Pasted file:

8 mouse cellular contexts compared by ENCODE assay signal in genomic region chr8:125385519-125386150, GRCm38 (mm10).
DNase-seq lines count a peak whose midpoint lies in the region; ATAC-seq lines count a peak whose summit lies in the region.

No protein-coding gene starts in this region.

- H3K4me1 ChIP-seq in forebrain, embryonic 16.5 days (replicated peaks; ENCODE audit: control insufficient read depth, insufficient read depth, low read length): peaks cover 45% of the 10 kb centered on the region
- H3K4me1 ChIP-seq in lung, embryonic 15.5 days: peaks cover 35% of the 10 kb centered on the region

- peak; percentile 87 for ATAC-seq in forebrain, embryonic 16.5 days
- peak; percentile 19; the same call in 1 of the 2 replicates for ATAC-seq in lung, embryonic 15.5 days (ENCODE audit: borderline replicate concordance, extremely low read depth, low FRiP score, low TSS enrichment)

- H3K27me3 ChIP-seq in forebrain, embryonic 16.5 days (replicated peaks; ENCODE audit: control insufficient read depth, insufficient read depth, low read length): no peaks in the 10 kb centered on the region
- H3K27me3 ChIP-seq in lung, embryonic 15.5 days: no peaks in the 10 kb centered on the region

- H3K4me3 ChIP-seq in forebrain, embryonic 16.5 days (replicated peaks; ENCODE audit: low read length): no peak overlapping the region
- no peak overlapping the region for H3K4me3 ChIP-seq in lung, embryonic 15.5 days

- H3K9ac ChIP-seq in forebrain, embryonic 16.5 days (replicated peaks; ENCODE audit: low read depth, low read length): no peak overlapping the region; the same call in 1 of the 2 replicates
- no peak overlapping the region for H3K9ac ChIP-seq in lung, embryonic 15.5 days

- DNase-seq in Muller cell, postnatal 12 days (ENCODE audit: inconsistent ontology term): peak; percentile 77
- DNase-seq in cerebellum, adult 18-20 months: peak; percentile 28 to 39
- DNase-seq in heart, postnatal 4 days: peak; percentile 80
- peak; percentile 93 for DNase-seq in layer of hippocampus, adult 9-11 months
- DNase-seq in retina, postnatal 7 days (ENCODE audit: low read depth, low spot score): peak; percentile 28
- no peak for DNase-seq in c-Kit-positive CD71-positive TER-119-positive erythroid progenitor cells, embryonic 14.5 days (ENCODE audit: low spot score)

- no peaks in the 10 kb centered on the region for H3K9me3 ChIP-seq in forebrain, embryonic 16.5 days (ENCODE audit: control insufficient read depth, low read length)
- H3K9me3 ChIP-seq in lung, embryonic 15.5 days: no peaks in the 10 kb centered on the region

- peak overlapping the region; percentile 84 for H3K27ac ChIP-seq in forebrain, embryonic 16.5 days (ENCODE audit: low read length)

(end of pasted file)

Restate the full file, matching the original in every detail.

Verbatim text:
8 mouse cellular contexts compared by ENCODE assay signal in genomic region chr8:125385519-125386150, GRCm38 (mm10).
DNase-seq lines count a peak whose midpoint lies in the region; ATAC-seq lines count a peak whose summit lies in the region.

No protein-coding gene starts in this region.

- H3K4me1 ChIP-seq in forebrain, embryonic 16.5 days (replicated peaks; ENCODE audit: control insufficient read depth, insufficient read depth, low read length): peaks cover 45% of the 10 kb centered on the region
- H3K4me1 ChIP-seq in lung, embryonic 15.5 days: peaks cover 35% of the 10 kb centered on the region

- peak; percentile 87 for ATAC-seq in forebrain, embryonic 16.5 days
- peak; percentile 19; the same call in 1 of the 2 replicates for ATAC-seq in lung, embryonic 15.5 days (ENCODE audit: borderline replicate concordance, extremely low read depth, low FRiP score, low TSS enrichment)

- H3K27me3 ChIP-seq in forebrain, embryonic 16.5 days (replicated peaks; ENCODE audit: control insufficient read depth, insufficient read depth, low read length): no peaks in the 10 kb centered on the region
- H3K27me3 ChIP-seq in lung, embryonic 15.5 days: no peaks in the 10 kb centered on the region

- H3K4me3 ChIP-seq in forebrain, embryonic 16.5 days (replicated peaks; ENCODE audit: low read length): no peak overlapping the region
- no peak overlapping the region for H3K4me3 ChIP-seq in lung, embryonic 15.5 days

- H3K9ac ChIP-seq in forebrain, embryonic 16.5 days (replicated peaks; ENCODE audit: low read depth, low read length): no peak overlapping the region; the same call in 1 of the 2 replicates
- no peak overlapping the region for H3K9ac ChIP-seq in lung, embryonic 15.5 days

- DNase-seq in Muller cell, postnatal 12 days (ENCODE audit: inconsistent ontology term): peak; percentile 77
- DNase-seq in cerebellum, adult 18-20 months: peak; percentile 28 to 39
- DNase-seq in heart, postnatal 4 days: peak; percentile 80
- peak; percentile 93 for DNase-seq in layer of hippocampus, adult 9-11 months
- DNase-seq in retina, postnatal 7 days (ENCODE audit: low read depth, low spot score): peak; percentile 28
- no peak for DNase-seq in c-Kit-positive CD71-positive TER-119-positive erythroid progenitor cells, embryonic 14.5 days (ENCODE audit: low spot score)

- no peaks in the 10 kb centered on the region for H3K9me3 ChIP-seq in forebrain, embryonic 16.5 days (ENCODE audit: control insufficient read depth, low read length)
- H3K9me3 ChIP-seq in lung, embryonic 15.5 days: no peaks in the 10 kb centered on the region

- peak overlapping the region; percentile 84 for H3K27ac ChIP-seq in forebrain, embryonic 16.5 days (ENCODE audit: low read length)